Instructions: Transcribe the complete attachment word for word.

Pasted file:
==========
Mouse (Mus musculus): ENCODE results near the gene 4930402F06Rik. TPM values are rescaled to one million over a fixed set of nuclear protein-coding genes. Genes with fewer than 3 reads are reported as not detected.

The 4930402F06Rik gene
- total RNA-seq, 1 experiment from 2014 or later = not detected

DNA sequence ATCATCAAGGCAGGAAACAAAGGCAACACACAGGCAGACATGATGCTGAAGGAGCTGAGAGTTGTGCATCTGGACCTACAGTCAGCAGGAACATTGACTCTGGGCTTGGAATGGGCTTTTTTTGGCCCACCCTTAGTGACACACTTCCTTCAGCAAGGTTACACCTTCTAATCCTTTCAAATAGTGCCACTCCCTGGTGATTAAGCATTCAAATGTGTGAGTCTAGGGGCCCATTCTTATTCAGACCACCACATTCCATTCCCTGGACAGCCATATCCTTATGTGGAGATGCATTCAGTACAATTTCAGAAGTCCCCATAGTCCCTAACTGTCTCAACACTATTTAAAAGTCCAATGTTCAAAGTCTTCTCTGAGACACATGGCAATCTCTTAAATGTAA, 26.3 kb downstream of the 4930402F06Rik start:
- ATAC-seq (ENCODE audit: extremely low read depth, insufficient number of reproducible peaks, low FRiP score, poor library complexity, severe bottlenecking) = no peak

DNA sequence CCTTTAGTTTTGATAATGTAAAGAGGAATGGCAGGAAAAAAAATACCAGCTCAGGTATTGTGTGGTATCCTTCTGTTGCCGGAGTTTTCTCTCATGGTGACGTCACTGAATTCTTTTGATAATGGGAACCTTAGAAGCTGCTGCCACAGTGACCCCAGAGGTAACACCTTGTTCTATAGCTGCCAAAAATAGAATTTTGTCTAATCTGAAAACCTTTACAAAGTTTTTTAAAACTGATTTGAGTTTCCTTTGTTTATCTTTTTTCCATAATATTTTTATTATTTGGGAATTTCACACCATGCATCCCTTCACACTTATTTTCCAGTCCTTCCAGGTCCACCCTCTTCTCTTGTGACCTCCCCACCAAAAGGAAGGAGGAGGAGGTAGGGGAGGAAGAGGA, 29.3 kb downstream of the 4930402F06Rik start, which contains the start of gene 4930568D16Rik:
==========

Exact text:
Mouse (Mus musculus): ENCODE results near the gene 4930402F06Rik. TPM values are rescaled to one million over a fixed set of nuclear protein-coding genes. Genes with fewer than 3 reads are reported as not detected.

The 4930402F06Rik gene
- total RNA-seq, 1 experiment from 2014 or later = not detected

DNA sequence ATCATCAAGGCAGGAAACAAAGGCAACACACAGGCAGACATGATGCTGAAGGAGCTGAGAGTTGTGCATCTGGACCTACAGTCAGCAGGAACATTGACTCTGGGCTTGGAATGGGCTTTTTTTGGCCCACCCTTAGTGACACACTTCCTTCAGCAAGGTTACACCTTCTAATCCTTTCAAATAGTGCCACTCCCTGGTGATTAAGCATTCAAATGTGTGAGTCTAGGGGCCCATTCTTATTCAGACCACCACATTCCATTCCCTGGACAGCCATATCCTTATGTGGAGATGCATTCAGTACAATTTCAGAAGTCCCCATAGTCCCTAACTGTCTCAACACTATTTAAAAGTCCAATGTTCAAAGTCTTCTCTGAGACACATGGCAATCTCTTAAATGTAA, 26.3 kb downstream of the 4930402F06Rik start:
- ATAC-seq (ENCODE audit: extremely low read depth, insufficient number of reproducible peaks, low FRiP score, poor library complexity, severe bottlenecking) = no peak

DNA sequence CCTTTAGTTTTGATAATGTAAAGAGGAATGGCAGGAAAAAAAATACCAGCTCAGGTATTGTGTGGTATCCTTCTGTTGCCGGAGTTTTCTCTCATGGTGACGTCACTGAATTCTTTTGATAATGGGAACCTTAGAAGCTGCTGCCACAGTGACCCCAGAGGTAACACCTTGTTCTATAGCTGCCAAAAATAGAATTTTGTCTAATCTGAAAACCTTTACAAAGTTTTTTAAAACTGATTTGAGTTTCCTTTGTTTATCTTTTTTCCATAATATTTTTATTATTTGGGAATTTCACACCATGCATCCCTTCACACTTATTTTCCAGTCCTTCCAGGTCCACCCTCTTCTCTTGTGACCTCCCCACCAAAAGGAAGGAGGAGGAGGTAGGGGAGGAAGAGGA, 29.3 kb downstream of the 4930402F06Rik start, which contains the start of gene 4930568D16Rik: